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  • In the recent case of Elzahed v State of New South Wales the Court of Appeal considered whether a party should be permitted to give evidence wearing a niqab.
  • The issue is not merely a matter of court etiquette. Witness demeanour is a matter for the judge to assess in determining the veracity of a witness’ evidence.
  • An implied right to freedom of religion, while its parameters in Australia are not formally framed, is not absolute. Tension persists between respecting those who wear the niqab to manifest their religion and the imperative of maintaining an effective secular justice system including ensuring the conduct of fair trials.

Unmasked here is a sensitive topic at the crossroad of religion, law and secular governance. A body of issues; religious freedom, court etiquette, witness testimony, witness demeanour and the niqab, an Islamic veil. The face of these competing tensions, and the protagonist, is one woman, Moutia Elzahed.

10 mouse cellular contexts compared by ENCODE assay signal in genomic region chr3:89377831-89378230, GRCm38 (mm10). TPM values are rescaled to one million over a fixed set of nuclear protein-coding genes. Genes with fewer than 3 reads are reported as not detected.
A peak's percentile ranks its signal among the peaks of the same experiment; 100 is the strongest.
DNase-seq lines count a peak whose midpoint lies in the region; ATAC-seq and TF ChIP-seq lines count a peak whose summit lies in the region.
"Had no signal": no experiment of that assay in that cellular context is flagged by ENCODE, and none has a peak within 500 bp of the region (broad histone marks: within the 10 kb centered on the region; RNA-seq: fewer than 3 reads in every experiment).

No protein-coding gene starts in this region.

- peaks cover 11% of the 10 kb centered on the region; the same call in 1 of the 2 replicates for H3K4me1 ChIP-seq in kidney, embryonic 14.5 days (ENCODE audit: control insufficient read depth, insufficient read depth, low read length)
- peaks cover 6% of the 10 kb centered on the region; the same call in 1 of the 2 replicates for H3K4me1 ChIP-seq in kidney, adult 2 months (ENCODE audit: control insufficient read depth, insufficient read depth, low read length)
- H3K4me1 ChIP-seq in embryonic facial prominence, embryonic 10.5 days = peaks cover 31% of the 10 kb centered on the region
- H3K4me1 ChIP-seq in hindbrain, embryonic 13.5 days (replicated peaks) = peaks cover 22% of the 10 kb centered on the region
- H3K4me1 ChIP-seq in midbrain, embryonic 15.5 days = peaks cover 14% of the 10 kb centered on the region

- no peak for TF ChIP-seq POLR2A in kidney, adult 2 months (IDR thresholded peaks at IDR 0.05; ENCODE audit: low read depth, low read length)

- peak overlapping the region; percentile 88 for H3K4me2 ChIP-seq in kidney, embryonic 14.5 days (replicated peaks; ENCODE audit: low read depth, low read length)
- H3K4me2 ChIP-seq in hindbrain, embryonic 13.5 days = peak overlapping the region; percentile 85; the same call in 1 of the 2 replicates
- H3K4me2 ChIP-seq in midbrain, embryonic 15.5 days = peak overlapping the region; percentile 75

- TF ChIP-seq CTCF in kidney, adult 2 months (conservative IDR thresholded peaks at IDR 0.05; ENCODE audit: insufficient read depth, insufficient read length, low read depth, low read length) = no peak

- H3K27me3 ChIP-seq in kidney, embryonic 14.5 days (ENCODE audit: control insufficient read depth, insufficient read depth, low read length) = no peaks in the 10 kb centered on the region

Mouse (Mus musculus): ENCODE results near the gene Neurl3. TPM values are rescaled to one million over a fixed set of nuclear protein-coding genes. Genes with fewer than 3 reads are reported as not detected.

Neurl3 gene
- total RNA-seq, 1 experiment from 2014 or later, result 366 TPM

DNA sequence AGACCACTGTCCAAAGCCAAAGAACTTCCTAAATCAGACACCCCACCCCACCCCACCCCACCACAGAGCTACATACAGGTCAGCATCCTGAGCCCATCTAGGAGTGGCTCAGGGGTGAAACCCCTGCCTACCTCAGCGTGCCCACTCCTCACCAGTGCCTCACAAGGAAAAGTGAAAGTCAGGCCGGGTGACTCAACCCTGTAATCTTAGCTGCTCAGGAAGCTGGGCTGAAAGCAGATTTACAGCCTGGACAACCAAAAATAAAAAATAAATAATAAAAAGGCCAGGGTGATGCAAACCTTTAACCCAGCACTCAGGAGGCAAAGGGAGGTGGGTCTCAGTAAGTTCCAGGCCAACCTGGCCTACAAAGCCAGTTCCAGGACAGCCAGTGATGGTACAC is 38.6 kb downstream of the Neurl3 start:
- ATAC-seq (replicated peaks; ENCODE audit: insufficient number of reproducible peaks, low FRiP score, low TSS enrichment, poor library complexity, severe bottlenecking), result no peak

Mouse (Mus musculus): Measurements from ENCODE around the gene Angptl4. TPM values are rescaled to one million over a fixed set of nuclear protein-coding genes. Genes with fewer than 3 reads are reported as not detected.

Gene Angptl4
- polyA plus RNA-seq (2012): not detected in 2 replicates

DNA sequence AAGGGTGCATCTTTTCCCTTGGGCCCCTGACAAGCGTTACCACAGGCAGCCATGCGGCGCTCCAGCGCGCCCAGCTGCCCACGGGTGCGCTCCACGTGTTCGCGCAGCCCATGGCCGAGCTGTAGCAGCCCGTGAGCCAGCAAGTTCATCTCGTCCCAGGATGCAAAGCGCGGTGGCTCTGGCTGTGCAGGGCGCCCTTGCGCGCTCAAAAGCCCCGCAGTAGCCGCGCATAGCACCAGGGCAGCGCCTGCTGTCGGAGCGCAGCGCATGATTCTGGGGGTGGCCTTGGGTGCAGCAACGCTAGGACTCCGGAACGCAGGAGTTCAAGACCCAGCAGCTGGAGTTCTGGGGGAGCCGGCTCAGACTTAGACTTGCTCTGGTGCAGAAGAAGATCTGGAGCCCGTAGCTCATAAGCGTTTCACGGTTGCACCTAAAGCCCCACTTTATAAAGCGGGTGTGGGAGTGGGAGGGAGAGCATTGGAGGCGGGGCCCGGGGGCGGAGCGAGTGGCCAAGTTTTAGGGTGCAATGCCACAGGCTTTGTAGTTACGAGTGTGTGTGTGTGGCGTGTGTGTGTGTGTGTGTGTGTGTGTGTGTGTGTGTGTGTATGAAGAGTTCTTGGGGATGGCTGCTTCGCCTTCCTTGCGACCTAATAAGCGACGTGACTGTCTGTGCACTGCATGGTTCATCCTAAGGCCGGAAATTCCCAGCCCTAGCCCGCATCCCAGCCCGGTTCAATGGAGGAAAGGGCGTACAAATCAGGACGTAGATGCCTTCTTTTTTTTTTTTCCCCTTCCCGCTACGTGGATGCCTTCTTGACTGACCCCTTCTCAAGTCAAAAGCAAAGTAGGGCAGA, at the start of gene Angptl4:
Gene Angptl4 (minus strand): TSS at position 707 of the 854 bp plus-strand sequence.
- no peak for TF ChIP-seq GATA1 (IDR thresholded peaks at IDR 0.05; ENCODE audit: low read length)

Ms Elzahed

Moutia Elzahed is 50 years old. She is a Muslim. She wears a niqab, an item of Islamic dress. She is one of the wives of Hamdi Alqudsi. Ms Elzahed’s recent dealings with the law mostly originate from her marriage to Mr Alqudsi. Two years ago, he was convicted for performing services to support foreign hostile activities in Syria (R v Alqudsi [2016] NSWSC 1227). In the course of a police investigation of Mr Alqudsi, his marital home in Revesby was searched. Ms Elzahed, who was present, alleged she was assaulted by police officers.

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